Home Concepts Decison Making & Problem Solving In Over Our Heads: Living and Learning in the Cave

In Over Our Heads: Living and Learning in the Cave

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The successful attempts by these marginalized players to apply a new paradigm to the elusive anomaly can be effectively ignored – for a while. Very few people initially visit their cave.  Eventually, however, the message gets out that something “interesting” or even “important” is occurring in this backwater location by this backwater researcher or theorist. Gradually, there is acceptance of the ideas and practices embedded in the new paradigm and successful work with the anomaly. Expansion of the marginalized approach and answers eventually leads to a revolution. The new approach and answers become the new dominant paradigm.  The cave is now frequently visited, and many people move in. Many of the “old-timers” hang on to their precious but outmoded paradigm, but their time in the scientific spotlight has passed. They are now only acknowledged in the history of science textbooks.

It is important to recall that Kuhn focused primarily on the physical sciences. He believed that psychology (and most of the other social and behavioral sciences) are “pre-paradigmatic”—meaning that they are operating at the present time without a dominant paradigm or (to be a bit more generous) are operating with paradigms that are frequently overturned or significantly modified. Plato might say that Kuhn’s pre-paradigmatic state is one in which there are not any caves with sturdy walls. People are wandering around look for a cave in which to hide, learn, live . . .  But none exist for them (at least at the present time). This is perhaps the essence of our present mid-21st Century state of knowledge—and what many social observers (including myself) identify as a postmodern condition of fragmentation and fiction (Bergquist, 1993).

The Three Level Crisis of Expertise

The three levels at which we can leave our cave relates directly to three levels at which experts can be in trouble. On the one hand, it is wonderful that an expert can provide perspectives and practices that are helpful at each of the three levels. An expert can help a leader differentiate between bias and noise—as Kahneman and his colleagues have done in their provocative book. An expert can also align with Argyris and Schon in assisting a leader in discerning what in their behavioral repertoire is theory-in-use rather than theory-in-mind. In this regard, the “expert” will often take on the role of coach or consultant when assisting their client. At the third level, the expert becomes a challenging presence in the life of their client, often providing an interdisciplinary and “cutting-edge” perspective that encourages their client to “think outside the box.” At the very least, the expert can be a reassuring presence and source of support and encouragement for a leader who is venturing outside the existing paradigm of their organization or society. While the expert might not be able to provide blinders when their client exits the cave or a guidebook to the new cave they are entering, they can at least let their client know that their fears are warranted—and that new learning is certainly on the horizon.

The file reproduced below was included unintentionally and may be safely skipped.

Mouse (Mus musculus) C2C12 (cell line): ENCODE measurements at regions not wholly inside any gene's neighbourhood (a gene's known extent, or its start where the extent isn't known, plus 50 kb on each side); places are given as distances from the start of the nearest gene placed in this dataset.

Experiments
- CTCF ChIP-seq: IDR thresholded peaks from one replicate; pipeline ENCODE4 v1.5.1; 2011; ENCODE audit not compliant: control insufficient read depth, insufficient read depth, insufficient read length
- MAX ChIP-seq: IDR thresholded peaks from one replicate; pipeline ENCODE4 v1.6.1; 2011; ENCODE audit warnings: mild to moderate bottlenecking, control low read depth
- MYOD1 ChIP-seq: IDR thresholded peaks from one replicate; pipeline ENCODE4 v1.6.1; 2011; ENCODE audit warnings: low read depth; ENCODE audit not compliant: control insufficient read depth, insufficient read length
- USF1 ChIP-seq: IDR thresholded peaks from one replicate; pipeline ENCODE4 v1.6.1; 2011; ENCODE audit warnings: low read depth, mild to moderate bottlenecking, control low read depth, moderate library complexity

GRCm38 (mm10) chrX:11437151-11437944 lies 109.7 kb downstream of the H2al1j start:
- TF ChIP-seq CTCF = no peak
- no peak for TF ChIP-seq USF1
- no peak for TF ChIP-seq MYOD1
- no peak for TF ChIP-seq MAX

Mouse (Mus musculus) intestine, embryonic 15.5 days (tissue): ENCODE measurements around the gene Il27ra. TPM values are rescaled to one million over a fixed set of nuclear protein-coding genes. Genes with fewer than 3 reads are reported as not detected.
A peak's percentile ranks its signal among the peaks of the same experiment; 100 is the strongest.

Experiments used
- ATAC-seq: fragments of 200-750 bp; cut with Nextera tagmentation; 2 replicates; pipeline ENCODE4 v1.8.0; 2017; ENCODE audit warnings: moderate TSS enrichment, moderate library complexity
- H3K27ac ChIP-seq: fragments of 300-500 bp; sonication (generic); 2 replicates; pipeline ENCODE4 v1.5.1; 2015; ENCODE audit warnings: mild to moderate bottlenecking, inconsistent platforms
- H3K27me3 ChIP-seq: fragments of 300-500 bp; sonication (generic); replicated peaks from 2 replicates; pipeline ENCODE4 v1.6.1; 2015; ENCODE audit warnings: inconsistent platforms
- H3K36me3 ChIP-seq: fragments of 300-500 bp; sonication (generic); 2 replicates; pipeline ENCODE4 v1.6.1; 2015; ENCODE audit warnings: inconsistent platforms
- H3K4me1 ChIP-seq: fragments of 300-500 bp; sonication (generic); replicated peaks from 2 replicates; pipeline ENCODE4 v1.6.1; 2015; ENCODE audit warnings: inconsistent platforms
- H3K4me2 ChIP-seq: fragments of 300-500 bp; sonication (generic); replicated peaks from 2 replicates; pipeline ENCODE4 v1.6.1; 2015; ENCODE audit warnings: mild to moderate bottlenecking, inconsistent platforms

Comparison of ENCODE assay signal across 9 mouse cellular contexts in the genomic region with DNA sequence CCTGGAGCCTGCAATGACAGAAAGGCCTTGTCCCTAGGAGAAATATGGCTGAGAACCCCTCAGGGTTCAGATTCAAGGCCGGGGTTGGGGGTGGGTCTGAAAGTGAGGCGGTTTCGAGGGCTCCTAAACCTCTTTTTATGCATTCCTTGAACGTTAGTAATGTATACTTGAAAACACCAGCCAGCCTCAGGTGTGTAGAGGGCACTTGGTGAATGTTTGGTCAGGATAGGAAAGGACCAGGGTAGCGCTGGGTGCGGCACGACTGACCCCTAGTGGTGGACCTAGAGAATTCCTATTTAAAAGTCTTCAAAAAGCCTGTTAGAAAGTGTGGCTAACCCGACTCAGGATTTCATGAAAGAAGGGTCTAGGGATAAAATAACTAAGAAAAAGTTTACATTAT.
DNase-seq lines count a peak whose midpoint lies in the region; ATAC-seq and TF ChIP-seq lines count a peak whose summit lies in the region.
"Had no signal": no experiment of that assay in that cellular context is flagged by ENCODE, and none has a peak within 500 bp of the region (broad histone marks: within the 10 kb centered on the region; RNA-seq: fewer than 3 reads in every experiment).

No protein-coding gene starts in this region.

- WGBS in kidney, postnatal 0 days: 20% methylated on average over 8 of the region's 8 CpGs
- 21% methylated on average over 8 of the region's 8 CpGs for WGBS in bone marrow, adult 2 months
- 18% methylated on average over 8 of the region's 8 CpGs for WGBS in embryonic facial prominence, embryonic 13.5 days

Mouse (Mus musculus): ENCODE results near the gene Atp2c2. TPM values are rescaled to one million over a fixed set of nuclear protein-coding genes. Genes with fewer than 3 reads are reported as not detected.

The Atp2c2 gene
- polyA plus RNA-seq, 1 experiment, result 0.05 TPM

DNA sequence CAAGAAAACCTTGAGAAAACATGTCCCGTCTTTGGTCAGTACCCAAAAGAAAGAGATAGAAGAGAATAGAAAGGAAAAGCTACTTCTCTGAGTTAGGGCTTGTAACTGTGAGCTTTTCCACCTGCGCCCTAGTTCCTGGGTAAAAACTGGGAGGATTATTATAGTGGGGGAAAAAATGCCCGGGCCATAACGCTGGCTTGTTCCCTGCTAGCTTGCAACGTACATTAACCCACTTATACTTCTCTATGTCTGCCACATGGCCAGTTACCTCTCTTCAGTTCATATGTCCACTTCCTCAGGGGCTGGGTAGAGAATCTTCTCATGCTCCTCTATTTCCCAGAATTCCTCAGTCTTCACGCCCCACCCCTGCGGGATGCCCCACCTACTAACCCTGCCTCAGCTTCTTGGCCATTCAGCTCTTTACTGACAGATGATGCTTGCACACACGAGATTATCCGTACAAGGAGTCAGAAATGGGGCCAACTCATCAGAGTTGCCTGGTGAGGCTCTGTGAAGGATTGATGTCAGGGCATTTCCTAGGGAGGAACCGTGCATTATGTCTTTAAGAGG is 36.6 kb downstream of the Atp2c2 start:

Before we begin to celebrate regarding the opportunities for valuable expertise when one is considering a venture outside the cave, we need to recognize that these opportunities are often offset by potential problems. First, we must remember that the expert is likely themselves to be living in the same cave as the leader they are serving. What makes us think (or the “expert” think) that they somehow can avoid the biases of the cave? Alternatively, if they reside outside the cave, then how do they fine the credibility to speak with insight and wisdom about living inside the cave. These outsiders might have found their own “bliss”, but this euphoric state might not be available inside their client’s cave.

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